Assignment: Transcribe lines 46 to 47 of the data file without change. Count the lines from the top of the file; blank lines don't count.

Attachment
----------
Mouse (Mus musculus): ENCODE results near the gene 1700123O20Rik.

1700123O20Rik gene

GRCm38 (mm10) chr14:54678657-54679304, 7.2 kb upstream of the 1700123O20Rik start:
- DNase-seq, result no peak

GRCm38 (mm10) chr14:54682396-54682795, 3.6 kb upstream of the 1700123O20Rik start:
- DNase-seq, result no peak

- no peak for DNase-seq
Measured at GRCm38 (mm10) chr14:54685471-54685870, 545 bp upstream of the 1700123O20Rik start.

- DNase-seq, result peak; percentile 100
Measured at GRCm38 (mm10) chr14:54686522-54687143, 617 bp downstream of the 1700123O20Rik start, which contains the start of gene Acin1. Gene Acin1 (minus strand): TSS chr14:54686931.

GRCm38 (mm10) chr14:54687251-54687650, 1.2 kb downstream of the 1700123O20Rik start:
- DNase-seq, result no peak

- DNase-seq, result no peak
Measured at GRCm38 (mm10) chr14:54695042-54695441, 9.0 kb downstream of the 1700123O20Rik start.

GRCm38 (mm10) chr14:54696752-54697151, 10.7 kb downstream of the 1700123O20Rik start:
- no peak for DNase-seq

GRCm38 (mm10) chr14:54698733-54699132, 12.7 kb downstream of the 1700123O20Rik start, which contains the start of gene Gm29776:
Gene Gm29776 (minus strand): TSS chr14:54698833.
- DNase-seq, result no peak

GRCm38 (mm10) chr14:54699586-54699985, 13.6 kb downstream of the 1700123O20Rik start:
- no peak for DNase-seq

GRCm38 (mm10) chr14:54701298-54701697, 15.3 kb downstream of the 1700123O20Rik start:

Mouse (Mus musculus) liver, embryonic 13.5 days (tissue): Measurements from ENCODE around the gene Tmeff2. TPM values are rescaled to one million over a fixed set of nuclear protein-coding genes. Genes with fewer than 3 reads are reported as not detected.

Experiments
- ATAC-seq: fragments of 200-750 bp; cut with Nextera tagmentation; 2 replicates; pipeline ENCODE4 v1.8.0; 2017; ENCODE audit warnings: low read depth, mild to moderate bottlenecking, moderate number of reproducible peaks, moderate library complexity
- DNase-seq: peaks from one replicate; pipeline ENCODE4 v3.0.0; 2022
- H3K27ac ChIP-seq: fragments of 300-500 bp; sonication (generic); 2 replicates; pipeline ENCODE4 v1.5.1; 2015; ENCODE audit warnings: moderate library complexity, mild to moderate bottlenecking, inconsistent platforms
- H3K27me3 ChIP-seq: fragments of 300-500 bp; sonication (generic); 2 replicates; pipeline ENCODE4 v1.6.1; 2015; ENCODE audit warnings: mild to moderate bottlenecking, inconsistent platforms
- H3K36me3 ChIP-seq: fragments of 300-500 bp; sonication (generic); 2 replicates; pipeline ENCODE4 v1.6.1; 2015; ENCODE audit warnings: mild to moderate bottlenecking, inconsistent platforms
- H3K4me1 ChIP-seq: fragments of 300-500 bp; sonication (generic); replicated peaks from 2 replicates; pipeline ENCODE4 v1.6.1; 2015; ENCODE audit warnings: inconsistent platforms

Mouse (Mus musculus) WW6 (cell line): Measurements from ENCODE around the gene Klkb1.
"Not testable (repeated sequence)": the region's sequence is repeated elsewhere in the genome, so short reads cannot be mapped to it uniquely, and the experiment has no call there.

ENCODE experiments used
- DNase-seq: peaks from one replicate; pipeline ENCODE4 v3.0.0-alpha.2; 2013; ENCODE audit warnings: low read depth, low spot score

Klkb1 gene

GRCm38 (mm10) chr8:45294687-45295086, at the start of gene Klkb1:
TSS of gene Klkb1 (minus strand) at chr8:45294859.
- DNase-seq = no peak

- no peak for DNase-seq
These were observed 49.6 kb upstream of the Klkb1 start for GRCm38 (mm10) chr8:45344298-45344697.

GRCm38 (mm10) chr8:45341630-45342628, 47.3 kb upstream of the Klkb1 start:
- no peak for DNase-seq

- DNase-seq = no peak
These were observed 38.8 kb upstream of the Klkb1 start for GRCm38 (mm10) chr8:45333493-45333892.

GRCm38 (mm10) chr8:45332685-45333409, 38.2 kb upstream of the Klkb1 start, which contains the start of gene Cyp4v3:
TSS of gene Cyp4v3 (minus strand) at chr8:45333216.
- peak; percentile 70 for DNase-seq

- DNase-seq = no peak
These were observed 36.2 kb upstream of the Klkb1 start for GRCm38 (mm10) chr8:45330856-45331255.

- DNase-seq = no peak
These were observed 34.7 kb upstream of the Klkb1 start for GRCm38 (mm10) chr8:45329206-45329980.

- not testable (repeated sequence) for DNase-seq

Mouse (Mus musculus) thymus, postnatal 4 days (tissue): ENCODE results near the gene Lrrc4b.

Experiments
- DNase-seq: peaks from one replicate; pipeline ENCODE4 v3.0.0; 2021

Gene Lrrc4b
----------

TSS of gene Cyp4v3 (minus strand) at chr8:45333216.
- peak; percentile 70 for DNase-seq